Can Hurricane Irene Offer Lessons for Coastal Communities?

Written by Lisa Hayden on . Posted in Extreme weather, Learn

 

 

 

 

 

 

 

 

 

 

 

 

 

 

 

Editor’s Note: Two weeks after Hurricane Irene lumbered up the Atlantic Coast, followed by heavy rains from Tropical Storm Lee, rivers are high in the Northeast and many communities and property owners are still assessing the damages. While some coastal properties were inundated when the hurricane came ashore over Long Island and Connecticut, much of the flooding further inland did not develop until several days after Irene moved on as a tropical storm.

In this post, originally published in the Connecticut Post on Sept. 2, Adam Whelchel, Ph.D, director of science at The Nature Conservancy in Connecticut, asks: What if Irene had been bigger – and can we learn lessons for the future?

With a new Coastal Resilience Tool, developed by the Conservancy and partners, residents of shoreline communities in Connecticut and New York can actually see what a Category 2 or 3 storm would do to sea levels along the coast in their neighborhoods – and this can be powerful information.

Irene a cause to plan ahead

I’m not sure what was more alarming — fearing a direct hit from Irene as a Category 2 hurricane or seeing how much damage a hit from Irene as “just” a tropical storm caused in Connecticut’s coastal areas. While this event wasn’t as bad as it might have been for many of us, the reality of Tropical Storm Irene serves as a grim reminder of how devastating a more serious storm could be. These storms reshape our coastlines, often not in ways we would like them to, and Tropical Storm Irene is yet another reminder that there are risks to living and investing along the coast.

Estimates suggest that we currently have close to 900,000 citizens (27 percent of the state’s population) residing in 382,000 housing units within a 44,500-acre swath of coastal Connecticut that will potentially be flooded during a Category 3 hurricane. Under this worst-case scenario, the economic impacts to property loss and business interruption would certainly be greater than the $18 billion projected for a 100-year storm event.

As we continue recovery efforts and begin to move past this storm, there is always the tendency– maybe even a desire — to forget, to just move on without realizing some hard-earned lessons. There’s a difference between moving on and moving forward, though. To do the latter, we need to reflect on Irene and let the storm bring into sharper focus not only what we can do to better weather a storm in the moment, but also how we can better prepare for the next one. The unfortunate reality is that there will be a next storm, and then others after that.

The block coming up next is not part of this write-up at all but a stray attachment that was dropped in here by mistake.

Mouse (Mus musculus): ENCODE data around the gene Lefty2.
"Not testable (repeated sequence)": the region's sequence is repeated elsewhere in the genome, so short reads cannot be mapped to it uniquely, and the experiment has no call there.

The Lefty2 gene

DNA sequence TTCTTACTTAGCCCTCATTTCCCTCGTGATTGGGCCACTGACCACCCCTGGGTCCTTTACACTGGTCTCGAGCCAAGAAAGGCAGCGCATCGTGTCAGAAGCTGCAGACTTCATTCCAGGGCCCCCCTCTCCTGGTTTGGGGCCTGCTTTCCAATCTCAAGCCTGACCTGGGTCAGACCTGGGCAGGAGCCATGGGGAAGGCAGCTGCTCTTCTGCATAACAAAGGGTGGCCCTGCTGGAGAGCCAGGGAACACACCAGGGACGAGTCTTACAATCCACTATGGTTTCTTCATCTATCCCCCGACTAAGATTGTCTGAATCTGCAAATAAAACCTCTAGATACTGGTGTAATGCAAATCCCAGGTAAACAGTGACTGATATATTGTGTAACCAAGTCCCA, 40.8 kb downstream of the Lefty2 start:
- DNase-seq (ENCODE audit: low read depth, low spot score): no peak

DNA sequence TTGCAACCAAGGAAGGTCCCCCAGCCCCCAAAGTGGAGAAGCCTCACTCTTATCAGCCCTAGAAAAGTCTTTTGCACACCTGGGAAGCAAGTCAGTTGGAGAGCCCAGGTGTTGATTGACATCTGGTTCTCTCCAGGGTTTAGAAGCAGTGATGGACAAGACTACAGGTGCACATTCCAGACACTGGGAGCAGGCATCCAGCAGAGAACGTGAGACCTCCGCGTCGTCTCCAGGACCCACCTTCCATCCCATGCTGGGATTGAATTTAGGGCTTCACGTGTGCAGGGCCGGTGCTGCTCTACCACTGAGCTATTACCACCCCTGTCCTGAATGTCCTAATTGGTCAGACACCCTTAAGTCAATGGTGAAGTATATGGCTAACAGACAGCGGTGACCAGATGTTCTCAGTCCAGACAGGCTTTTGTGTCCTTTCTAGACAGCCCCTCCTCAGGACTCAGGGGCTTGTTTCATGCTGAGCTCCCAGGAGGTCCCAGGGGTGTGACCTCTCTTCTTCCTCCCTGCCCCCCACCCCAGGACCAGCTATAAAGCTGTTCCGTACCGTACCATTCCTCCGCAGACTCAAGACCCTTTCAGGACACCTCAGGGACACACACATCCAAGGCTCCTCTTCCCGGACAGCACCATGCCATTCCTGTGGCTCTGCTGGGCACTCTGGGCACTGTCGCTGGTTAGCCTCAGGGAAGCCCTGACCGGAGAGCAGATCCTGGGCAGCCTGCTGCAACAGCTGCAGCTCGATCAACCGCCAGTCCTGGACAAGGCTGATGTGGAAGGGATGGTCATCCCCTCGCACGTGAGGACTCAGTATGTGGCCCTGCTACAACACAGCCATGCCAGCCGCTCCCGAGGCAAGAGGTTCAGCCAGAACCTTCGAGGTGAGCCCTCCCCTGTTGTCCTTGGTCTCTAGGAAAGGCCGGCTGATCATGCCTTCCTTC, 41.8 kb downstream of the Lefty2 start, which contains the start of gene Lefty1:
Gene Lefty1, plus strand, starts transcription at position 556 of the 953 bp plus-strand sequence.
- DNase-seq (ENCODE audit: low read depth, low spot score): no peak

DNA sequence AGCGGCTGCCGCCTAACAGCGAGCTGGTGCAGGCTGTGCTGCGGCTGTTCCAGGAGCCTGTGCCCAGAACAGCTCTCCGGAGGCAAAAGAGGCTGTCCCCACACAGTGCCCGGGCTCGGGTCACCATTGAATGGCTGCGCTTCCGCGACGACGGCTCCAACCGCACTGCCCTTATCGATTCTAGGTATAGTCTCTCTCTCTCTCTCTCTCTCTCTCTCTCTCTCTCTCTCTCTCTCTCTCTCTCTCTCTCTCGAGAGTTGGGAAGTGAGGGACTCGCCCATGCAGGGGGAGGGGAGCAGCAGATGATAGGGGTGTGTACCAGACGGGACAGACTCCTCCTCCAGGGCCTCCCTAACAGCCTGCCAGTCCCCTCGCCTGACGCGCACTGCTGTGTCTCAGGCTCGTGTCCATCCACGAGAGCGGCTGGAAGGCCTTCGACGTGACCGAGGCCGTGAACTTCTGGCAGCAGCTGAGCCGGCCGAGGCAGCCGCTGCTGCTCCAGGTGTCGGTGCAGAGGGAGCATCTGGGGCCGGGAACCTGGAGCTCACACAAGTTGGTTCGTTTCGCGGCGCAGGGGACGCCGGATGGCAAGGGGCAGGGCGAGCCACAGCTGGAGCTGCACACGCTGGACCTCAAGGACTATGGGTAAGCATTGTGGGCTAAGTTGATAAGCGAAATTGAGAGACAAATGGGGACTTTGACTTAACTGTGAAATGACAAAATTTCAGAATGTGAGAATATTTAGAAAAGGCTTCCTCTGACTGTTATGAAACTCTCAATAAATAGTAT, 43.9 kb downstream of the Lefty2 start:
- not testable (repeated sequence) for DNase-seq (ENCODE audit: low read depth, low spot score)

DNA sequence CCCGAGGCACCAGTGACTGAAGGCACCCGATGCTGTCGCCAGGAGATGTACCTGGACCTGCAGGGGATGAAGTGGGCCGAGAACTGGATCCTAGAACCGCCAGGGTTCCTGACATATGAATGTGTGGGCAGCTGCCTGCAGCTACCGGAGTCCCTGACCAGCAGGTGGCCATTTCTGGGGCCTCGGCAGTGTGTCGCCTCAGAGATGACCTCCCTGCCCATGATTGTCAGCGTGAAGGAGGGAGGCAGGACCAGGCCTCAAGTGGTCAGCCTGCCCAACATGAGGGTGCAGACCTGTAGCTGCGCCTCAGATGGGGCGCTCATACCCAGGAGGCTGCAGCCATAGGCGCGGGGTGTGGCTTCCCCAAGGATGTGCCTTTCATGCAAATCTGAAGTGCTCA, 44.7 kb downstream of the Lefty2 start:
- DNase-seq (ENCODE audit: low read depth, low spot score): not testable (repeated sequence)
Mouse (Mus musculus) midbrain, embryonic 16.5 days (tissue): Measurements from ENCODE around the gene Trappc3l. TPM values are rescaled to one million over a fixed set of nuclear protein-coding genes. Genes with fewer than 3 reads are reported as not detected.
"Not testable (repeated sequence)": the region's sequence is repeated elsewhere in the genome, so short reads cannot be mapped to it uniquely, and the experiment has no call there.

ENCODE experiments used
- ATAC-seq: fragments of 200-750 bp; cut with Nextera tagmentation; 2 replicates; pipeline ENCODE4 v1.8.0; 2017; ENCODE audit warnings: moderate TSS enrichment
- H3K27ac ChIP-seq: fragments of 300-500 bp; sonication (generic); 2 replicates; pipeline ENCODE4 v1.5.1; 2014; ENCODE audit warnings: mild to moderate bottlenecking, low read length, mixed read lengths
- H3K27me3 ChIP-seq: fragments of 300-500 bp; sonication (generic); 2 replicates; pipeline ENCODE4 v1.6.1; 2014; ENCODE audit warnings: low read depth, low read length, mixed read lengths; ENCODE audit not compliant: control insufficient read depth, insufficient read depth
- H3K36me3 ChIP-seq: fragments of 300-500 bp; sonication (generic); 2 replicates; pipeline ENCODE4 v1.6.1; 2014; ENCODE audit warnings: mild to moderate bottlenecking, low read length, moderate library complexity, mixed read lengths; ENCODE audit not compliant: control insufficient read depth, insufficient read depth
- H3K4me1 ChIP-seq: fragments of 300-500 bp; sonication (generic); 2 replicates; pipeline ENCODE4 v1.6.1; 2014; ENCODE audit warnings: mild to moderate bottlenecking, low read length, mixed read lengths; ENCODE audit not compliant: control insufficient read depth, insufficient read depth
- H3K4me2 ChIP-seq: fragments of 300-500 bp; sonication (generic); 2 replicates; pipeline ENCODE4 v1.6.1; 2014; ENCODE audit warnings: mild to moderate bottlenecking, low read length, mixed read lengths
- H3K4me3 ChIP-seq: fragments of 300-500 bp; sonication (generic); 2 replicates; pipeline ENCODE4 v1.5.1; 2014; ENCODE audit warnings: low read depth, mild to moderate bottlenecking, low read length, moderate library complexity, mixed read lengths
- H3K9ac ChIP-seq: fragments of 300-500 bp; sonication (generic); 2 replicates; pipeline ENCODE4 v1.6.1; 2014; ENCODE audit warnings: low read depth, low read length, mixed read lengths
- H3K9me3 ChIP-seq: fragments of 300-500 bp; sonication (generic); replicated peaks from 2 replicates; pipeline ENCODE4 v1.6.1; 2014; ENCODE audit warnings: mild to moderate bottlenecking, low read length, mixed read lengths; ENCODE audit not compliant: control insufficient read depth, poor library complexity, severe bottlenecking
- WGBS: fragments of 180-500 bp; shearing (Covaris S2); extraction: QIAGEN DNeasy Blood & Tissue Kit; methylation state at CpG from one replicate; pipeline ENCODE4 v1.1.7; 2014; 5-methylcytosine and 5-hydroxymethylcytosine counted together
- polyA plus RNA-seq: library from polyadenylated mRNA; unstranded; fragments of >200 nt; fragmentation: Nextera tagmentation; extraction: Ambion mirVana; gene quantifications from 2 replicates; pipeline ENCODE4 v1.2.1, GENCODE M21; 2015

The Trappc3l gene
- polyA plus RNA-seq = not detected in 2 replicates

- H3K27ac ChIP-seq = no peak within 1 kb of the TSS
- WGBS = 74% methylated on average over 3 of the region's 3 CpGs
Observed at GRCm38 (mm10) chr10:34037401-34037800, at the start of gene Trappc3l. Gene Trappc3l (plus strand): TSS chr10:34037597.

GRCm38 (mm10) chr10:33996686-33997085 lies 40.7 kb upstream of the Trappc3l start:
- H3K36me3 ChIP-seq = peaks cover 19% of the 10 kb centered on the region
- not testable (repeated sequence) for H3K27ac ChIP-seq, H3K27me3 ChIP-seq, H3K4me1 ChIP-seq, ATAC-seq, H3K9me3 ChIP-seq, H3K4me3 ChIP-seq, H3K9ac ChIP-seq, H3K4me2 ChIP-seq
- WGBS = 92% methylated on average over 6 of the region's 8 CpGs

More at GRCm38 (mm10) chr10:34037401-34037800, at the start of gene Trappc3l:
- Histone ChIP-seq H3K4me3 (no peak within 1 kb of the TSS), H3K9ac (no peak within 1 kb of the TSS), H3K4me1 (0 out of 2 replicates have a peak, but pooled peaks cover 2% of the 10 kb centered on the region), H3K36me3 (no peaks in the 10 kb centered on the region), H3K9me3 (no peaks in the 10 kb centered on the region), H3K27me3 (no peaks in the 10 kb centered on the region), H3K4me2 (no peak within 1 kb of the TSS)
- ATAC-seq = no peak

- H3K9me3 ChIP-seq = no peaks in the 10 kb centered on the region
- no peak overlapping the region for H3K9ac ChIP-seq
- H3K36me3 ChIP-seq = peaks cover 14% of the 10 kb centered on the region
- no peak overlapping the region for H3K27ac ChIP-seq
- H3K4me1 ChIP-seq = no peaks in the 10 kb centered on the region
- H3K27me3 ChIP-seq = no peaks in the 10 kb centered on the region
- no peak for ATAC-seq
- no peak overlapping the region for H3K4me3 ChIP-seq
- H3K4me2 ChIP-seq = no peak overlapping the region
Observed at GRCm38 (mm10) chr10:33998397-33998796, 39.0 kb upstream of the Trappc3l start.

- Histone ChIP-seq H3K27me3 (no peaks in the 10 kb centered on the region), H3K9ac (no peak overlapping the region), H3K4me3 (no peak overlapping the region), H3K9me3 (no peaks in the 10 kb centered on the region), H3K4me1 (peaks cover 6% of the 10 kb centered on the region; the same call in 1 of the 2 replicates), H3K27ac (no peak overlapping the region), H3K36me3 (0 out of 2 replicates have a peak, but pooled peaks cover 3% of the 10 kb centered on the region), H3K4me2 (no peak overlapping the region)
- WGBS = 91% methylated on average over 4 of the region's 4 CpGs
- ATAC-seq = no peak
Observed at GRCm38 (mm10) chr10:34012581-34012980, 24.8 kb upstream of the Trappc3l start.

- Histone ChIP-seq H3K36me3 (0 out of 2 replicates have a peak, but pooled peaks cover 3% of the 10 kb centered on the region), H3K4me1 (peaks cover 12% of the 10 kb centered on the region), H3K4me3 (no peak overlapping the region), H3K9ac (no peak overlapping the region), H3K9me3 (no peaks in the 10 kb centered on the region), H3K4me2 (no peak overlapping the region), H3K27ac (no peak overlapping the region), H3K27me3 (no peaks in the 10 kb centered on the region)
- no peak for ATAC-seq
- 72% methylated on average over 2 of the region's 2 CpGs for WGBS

The best scientific research tells us the frequency and intensity of these storms will be exacerbated by a changing climate. At the same time, rising sea levels, disappearing wetlands and increased coastal development threaten to amplify the human hardships and suffering and property damage caused by these storms.

Fortunately, there are many resources and much expertise available here in Connecticut that provide information and advice — however sobering — that can help us protect this state we love. As one example, The Nature Conservancy and the NASA Goddard Institute for Space Studies have developed an online Coastal Resilience computer program that incorporates sea-level rise with projections of potential storm surge impacts from category 2 and 3 events. The program enables you to see on the screen what will happen to specific neighborhoods and streets under different storm scenarios at different times in the future.

This information tells us there are things we should do to mitigate our current and future risks. We should be more thoughtful about identifying which communities are at risk, which neighborhoods, which schools and which elder care facilities.

We should also identify which areas are perhaps unsuitable for future growth — those low-lying areas subjected to flooding during today’s storms, as well as areas that would be threatened by future storms and increasing sea levels. We should work to continually improve the linkage between emergency management and ongoing longer-term conservation and development planning.

We should remember that conservation is one of the best tools we have for reducing the impact of hurricanes. Wetlands such as salt marshes have tremendous ability to slow down storm surges and deflect the energy of waves away from vulnerable coastlines. If we can continue to promote and restore and enable these marshes to exist we’re essentially getting this defense or green infrastructure at a very low cost.

Finally, we should, as a state, formally recognize a scientifically based sea-level rise rate that becomes part of the way we plan and fund coastal development and realignment for the future. It isn’t alarmist to consider these things in the face of Irene. It is prudent and just makes good sense. One day, we’ll have the opportunity to thank ourselves for having done so.

Adam Whelchel is director of science at The Nature Conservancy in Connecticut.

Photo by: Flickr user U. S. Fish and Wildlife Service – Northeast Region (Homes damaged by Irene in Bethel, VT, taken Aug. 29, 2011) Used under a Creative Commons license.

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